Harimau Malaya may have to play at a neutral ground or an empty stadium should the Football Association of Malaysia (FAM) be found guilty of the actions of the Ultras Malaya during the friendly match between Malaysia and Philippines earlier this month.
The Ultras Malaya, Malaysia’s number one supporter group, set off flares and threw smoke bombs onto the pitch during the game, resulting the game being stopped for a brief period of time. The game ended 0-0.
FAM secretary-general Datuk Hamidin Mohd Amin confirmed that they received a letter from the Asian Football Confederation (AFC) last week, accusing the organisation of three different charges.
“We received the letters from AFC last Thursday and we have to reply quickly, but I’m going to try to postpone it,” Datuk Hamidin said.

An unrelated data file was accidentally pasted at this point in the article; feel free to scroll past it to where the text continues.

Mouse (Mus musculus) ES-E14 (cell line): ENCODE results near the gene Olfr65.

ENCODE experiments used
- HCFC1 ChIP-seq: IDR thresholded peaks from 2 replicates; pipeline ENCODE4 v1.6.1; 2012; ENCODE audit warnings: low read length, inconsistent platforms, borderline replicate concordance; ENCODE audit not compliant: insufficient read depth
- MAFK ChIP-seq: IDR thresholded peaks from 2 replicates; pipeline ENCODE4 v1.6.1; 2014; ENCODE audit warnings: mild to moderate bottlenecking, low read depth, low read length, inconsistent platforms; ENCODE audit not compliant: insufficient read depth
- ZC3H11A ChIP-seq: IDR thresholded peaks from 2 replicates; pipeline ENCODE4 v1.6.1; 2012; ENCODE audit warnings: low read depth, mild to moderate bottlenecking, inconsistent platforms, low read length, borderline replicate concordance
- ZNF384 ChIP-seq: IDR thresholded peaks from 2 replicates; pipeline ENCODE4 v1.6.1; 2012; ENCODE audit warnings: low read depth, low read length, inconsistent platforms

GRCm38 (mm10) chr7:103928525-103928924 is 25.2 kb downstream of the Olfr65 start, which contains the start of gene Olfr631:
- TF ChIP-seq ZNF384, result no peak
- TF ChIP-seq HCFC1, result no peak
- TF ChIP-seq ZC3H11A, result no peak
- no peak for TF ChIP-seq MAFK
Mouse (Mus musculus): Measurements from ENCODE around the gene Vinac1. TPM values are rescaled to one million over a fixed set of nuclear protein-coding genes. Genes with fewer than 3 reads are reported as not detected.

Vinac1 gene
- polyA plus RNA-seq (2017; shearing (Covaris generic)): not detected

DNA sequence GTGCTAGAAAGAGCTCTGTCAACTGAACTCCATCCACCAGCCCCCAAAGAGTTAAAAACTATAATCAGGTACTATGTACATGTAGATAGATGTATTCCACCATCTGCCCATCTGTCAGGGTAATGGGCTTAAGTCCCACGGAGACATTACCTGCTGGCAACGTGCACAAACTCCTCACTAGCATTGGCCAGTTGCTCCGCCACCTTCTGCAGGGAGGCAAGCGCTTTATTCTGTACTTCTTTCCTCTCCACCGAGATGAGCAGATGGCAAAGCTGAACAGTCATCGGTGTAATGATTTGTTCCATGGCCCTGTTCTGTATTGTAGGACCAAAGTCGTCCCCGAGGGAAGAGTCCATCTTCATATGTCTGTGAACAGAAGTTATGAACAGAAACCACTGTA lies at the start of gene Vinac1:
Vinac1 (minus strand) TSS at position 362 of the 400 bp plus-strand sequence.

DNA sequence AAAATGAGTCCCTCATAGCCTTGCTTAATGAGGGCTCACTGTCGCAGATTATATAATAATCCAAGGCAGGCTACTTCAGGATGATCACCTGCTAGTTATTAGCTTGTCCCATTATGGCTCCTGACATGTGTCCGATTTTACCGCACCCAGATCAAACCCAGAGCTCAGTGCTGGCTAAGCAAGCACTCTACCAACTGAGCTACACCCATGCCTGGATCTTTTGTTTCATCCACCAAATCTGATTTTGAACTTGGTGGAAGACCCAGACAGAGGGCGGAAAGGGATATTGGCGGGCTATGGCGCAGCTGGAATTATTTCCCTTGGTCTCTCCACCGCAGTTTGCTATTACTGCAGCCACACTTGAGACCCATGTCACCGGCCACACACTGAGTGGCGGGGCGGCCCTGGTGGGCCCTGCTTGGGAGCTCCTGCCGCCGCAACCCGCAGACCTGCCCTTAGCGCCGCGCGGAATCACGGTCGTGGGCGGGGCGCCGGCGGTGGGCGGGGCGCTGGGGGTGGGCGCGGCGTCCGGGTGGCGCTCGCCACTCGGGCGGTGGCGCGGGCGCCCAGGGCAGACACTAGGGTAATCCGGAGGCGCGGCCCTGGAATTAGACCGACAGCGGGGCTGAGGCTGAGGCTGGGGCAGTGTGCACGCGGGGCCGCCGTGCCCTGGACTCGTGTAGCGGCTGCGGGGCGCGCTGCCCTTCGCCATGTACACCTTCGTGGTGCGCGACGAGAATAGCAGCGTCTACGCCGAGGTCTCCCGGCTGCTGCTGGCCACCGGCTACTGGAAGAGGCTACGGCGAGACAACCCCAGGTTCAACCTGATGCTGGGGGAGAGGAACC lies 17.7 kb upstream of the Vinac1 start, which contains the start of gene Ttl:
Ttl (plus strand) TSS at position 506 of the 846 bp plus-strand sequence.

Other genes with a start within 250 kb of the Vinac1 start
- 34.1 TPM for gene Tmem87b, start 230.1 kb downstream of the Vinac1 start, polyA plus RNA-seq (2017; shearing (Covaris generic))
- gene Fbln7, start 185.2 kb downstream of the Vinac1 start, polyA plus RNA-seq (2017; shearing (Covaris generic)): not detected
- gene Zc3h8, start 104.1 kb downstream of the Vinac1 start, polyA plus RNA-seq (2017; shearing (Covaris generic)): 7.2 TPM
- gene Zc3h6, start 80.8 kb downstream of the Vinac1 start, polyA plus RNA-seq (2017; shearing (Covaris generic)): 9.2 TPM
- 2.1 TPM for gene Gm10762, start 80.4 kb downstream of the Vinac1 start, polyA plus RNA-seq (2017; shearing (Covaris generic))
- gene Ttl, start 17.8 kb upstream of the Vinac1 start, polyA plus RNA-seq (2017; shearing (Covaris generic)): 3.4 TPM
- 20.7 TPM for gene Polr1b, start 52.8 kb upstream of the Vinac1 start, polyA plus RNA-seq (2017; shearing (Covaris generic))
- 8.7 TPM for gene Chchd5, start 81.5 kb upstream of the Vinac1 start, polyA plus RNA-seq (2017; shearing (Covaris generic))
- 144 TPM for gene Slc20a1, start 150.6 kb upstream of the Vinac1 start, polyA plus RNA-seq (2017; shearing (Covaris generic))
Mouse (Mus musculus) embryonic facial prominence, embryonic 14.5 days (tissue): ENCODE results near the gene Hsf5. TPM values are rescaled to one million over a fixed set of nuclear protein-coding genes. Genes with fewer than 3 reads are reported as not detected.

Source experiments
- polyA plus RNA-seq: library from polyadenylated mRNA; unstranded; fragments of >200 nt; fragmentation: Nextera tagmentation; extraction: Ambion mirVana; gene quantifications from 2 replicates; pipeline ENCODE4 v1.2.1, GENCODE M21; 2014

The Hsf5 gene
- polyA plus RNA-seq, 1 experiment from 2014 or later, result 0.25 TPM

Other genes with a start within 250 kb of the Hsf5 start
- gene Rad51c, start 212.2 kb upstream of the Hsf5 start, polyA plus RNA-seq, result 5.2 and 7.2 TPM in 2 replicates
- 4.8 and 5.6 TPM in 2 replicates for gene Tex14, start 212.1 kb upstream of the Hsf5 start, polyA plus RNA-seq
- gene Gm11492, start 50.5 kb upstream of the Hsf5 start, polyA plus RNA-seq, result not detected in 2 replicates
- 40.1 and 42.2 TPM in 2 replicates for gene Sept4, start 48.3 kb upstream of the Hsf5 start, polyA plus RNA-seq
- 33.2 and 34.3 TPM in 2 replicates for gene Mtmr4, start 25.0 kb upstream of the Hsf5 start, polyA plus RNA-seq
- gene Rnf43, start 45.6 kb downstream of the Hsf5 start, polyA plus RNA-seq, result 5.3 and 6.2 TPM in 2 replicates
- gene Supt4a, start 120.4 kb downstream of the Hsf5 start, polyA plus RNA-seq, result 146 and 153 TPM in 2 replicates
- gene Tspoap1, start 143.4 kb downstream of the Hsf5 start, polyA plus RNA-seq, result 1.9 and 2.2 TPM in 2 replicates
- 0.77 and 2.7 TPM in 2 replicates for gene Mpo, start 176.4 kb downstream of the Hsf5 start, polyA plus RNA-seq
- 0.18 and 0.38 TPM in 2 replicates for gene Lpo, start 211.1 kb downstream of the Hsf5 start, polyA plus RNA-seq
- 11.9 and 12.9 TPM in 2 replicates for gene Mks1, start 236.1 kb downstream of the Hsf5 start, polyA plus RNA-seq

“AFC has sent the letter based on the reports made by the match commissioner and because it’s an A-Class status of a friendly, we have been charged under Articles 65, 66 and 67.”
“Under the three articles, it refers to the dangerous and violent attitudes shown by the audience where flares, firecrackers and smoke bombs were thrown that led for the match to be stopped.
“The punishments can be in many ways, such as not being able to play at our own stadium or we have to play at neutral ground but for now, nothing is for certain yet and it is up to the AFC to decide.”
It has been reported that the Ultras Malaya intentionally set off the flares and smoke bombs as protest for the current President of FAM, Sultan Ahmad Shah, to step down after holding onto the position for 30 years.